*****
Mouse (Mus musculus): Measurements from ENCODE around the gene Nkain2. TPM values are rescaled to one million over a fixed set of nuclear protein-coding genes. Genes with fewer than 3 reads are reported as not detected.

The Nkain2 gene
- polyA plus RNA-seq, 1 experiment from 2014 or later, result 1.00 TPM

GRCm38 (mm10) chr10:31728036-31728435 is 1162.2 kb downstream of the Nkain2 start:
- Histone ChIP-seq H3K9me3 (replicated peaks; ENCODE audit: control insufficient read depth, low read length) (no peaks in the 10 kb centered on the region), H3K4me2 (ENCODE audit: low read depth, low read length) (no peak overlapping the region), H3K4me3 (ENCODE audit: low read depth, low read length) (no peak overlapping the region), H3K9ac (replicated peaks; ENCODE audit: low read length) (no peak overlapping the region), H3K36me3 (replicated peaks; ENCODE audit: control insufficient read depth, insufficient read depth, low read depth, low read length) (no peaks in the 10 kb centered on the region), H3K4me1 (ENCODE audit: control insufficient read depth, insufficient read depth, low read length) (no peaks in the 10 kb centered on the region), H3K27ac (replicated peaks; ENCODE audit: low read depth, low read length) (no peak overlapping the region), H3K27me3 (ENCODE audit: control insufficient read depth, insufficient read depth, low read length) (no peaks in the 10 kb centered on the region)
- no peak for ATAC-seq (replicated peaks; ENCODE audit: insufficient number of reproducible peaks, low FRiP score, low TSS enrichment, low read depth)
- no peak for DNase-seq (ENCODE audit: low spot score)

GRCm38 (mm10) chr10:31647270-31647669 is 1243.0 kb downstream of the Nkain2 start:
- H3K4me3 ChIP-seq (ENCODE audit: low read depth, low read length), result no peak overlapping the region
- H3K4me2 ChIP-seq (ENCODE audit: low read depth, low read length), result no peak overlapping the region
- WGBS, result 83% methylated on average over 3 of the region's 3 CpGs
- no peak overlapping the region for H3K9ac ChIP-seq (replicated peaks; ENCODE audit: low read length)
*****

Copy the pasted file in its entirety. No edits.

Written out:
Mouse (Mus musculus): Measurements from ENCODE around the gene Nkain2. TPM values are rescaled to one million over a fixed set of nuclear protein-coding genes. Genes with fewer than 3 reads are reported as not detected.

The Nkain2 gene
- polyA plus RNA-seq, 1 experiment from 2014 or later, result 1.00 TPM

GRCm38 (mm10) chr10:31728036-31728435 is 1162.2 kb downstream of the Nkain2 start:
- Histone ChIP-seq H3K9me3 (replicated peaks; ENCODE audit: control insufficient read depth, low read length) (no peaks in the 10 kb centered on the region), H3K4me2 (ENCODE audit: low read depth, low read length) (no peak overlapping the region), H3K4me3 (ENCODE audit: low read depth, low read length) (no peak overlapping the region), H3K9ac (replicated peaks; ENCODE audit: low read length) (no peak overlapping the region), H3K36me3 (replicated peaks; ENCODE audit: control insufficient read depth, insufficient read depth, low read depth, low read length) (no peaks in the 10 kb centered on the region), H3K4me1 (ENCODE audit: control insufficient read depth, insufficient read depth, low read length) (no peaks in the 10 kb centered on the region), H3K27ac (replicated peaks; ENCODE audit: low read depth, low read length) (no peak overlapping the region), H3K27me3 (ENCODE audit: control insufficient read depth, insufficient read depth, low read length) (no peaks in the 10 kb centered on the region)
- no peak for ATAC-seq (replicated peaks; ENCODE audit: insufficient number of reproducible peaks, low FRiP score, low TSS enrichment, low read depth)
- no peak for DNase-seq (ENCODE audit: low spot score)

GRCm38 (mm10) chr10:31647270-31647669 is 1243.0 kb downstream of the Nkain2 start:
- H3K4me3 ChIP-seq (ENCODE audit: low read depth, low read length), result no peak overlapping the region
- H3K4me2 ChIP-seq (ENCODE audit: low read depth, low read length), result no peak overlapping the region
- WGBS, result 83% methylated on average over 3 of the region's 3 CpGs
- no peak overlapping the region for H3K9ac ChIP-seq (replicated peaks; ENCODE audit: low read length)